Milkweed plants are in decline, and this is one of the reasons that Monarch Butterflies are a threatened species. Milkweed is the only plant that the caterpillars of Monarchs eat, and it is essential for Monarch survival. All of us can help with this! We need to know the location of milkweed in Waterloo Region and how many Monarchs are developing on them.


Milkweed Identification

Don’t know how to identify milkweed? No problem. Here is a downloadable two-page resource for identifying Milkweed in Waterloo Region.

Common Milkweed is the variety you are most likely to find in Waterloo Region, but Monarch Butterflies also like another less-common variety called Swamp Milkweed.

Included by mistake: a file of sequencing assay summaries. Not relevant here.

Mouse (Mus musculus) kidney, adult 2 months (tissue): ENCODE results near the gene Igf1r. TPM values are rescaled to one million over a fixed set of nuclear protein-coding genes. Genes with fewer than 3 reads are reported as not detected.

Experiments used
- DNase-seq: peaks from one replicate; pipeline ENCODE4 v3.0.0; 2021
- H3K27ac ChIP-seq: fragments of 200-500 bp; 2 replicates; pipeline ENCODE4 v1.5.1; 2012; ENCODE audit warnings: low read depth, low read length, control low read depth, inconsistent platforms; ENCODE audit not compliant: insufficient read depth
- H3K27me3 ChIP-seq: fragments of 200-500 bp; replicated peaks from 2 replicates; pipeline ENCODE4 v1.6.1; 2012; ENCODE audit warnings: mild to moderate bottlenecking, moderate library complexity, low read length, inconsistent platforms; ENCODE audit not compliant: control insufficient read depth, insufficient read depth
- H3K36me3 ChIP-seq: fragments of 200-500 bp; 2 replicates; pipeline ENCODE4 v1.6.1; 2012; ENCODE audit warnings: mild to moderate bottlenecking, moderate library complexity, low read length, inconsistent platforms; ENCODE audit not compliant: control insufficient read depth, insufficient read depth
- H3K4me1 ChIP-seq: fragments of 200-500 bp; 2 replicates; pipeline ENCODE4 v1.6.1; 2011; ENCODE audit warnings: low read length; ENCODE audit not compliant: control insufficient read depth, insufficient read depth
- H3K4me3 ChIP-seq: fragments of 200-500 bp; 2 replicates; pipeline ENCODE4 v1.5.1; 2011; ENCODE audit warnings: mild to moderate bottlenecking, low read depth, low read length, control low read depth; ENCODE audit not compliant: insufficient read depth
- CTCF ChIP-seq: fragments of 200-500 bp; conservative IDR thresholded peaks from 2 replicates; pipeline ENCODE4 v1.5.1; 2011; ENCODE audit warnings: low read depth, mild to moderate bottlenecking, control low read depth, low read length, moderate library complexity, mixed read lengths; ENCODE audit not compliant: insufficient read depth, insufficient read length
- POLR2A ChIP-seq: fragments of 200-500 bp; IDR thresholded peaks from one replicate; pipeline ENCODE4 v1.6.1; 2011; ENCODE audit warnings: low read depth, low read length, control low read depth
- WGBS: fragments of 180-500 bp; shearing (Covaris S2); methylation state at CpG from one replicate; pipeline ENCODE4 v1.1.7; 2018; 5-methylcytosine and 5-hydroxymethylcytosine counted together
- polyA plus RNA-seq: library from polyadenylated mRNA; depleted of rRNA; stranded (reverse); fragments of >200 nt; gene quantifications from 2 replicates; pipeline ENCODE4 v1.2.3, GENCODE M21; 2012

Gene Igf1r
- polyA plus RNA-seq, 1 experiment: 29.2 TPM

Milkweed Distribution in Waterloo Region:

This map shows the milkweed patches that are currently identified in Waterloo Region (image taken from the iNaturalist website).


This map gives us a rough idea of the distribution of milkweed, but has a few gaps. Importantly, there are only 184 observations of milkweed in all of Waterloo Region and Guelph!

Now let’s look at a map of the same area showing iNaturalist observations of Monarch Butterflies.

545 iNaturalist observations of Monarchs are recorded in the same area! This may be a classic example of observer bias… everyone takes pictures of the beautiful butterflies, while the lowly milkweed doesn’t get the attention it deserves.

This is where we need your help. Students and families can help us identify the areas of Waterloo Region where milkweed is present or absent. This will be a first step in become a truly Monarch friendly region!